FireBug Console Emulator

FireBug is the most powerful debugging tool available to web application developers. There are a myriad of well exposed features, such as break points, stack traces, HTML editing, network monitoring, etc. However, there is another powerful feature that is often overlooked; FireBug adds an object, console, to the JavaScript window, which allows the developer to log various actions in their code. But like the rest of FireBug, this feature is only available when running FireFox with FireBug enabled, so it doesnt help debug in other browsers, and in-fact referencing the console object will throw errors in other browsers.

At very least, a minimalist developer should wrap any calls to console with a getter method, so that no exceptions are thrown in other browsers:

Example 1: Wrapping Console

var mes_getConsole = function() {
    if (window.console && window.console.firebug) {
        return window.console;
    }
    else {
        return {
            error: function() {},
            debug: function() {},
            infor: function() {},
            log: function() {},
            warn: function() {}
            // any other console functions you using in your code
        };
    }
};

However, a better solution is emulating as many features as possible from the FireBug console in other browsers using JavaScript. FireBug Lite, by the same group that developed FireBug, is a tool to emulate as much of FireBug as possible in JavaScript. However, I was not completely happy with that solution, as it API is different from the console API, but it inspired writing Console.js, which also emulates most of the features of the FireBug console, directly in JavaScript (with less code by leveraging "Library.js"), whilst still deferring to FireBug console when it is available. If FireBug is unavailable, "console.js" opens a new window and prints log statements therein. The following functions have been implemented:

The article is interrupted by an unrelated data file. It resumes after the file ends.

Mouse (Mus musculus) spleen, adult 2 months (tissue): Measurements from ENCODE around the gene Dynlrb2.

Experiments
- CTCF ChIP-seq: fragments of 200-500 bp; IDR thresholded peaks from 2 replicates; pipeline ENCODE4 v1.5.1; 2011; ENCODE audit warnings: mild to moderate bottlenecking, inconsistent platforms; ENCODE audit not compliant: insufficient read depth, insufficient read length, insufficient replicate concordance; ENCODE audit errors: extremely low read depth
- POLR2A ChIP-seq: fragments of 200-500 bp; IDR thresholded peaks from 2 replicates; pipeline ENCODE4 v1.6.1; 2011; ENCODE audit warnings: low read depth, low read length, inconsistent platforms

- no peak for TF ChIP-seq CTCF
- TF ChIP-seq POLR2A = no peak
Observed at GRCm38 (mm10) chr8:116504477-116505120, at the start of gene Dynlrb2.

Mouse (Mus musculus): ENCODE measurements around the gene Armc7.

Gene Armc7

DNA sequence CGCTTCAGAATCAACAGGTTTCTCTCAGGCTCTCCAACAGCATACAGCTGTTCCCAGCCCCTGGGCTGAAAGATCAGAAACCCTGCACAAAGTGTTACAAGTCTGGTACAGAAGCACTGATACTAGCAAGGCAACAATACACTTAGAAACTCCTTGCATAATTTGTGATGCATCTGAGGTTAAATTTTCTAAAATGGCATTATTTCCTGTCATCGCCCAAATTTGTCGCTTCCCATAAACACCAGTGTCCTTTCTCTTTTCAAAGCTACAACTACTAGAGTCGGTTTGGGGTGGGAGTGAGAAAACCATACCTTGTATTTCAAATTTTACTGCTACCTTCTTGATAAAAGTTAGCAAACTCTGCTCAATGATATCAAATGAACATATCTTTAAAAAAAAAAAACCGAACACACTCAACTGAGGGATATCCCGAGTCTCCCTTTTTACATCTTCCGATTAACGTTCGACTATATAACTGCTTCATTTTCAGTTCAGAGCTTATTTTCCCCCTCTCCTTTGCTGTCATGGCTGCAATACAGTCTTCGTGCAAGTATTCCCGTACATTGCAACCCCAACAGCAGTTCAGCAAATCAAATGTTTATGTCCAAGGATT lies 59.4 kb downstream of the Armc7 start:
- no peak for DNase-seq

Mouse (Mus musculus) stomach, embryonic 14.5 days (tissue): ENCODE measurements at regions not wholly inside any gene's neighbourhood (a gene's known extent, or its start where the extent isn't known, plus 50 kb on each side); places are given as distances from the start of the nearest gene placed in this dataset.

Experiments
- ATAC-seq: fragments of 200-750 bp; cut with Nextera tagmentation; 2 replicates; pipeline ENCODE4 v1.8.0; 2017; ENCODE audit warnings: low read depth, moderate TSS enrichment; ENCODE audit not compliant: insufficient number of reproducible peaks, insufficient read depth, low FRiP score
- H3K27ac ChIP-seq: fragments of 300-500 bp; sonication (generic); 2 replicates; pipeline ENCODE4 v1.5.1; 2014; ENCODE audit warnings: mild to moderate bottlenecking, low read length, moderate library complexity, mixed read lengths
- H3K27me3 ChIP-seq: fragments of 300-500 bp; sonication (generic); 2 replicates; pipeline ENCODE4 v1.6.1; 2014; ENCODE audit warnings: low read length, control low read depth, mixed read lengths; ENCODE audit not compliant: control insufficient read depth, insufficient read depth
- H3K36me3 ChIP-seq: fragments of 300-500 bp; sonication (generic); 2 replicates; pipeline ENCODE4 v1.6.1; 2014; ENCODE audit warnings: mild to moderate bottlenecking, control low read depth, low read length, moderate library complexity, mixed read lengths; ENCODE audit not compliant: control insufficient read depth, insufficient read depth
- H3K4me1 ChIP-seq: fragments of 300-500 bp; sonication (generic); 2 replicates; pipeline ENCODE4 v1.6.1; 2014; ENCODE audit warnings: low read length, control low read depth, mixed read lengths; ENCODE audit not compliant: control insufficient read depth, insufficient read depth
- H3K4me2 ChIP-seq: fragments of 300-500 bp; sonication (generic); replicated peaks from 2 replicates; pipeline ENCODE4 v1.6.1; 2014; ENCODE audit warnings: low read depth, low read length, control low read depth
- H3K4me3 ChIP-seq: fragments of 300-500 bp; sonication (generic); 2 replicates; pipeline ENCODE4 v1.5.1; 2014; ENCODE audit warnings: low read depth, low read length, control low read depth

• assert
  • count
  • debug
  • dir
  • error
  • info
  • log
  • time
  • timeEnd
  • warn

The following functions are slated to be implemented:

  • dirxml
  • group
  • groupEnd

The following functions will probably never be implemented, as they will require interfacing directly with the browser:

  • profile
  • profileEnd
  • trace

The biggest difference between the FireBug console version of these functions and "console.js" is that when using FireBug console, the utility determines filename and line number for the developer, but the JavaScript versions require that the developer explicitly provide the filename and line number as the last two parameters. This can be tedious to maintain, because every time code is moved all the line numbers need to be updated, however, it does not affect the FireBug console logging as the last two parameters will simply be ignored. Another difference is that the JavaScript version has a better implementation of string substitutions. The FireBug console replaces the first substitution, no matter what type, with the first parameter after the message parameters, whereas the JavaScript version respects the object type, so only a string will be used to replace %s. Lastly, in the JavaScript version, the logging time is always printed.

Here is an example of how one might print an info statement to the console:

Example 2: Using Console.js

Core.getConsole().info(Test Log %i %s, s1, 1, test_firebugConsoleEmulator.html, 95);

In the JavaScript version, this will print the info statement, "(i) @datetime Test Log 1 s1; test_firebugConsoleEmulator.html 95". In the FireBug console you will only see the following, "(i) Test Log s1 1 test_firebugConsoleEmulator.html 95". The only glaring difference, is the improperly way FireBug console handles string replacement, so the onus will be on the developer to be mindful of this, at least until FireBug fixes theirs.

The "console.js" requires Libary to work properly and has been added to Build.xml. Here is a test page illustrating the implemented methods. I will let you all know when I get around to implementing the remaining methods. If you have any ideas and/or improvements, please leave a comment.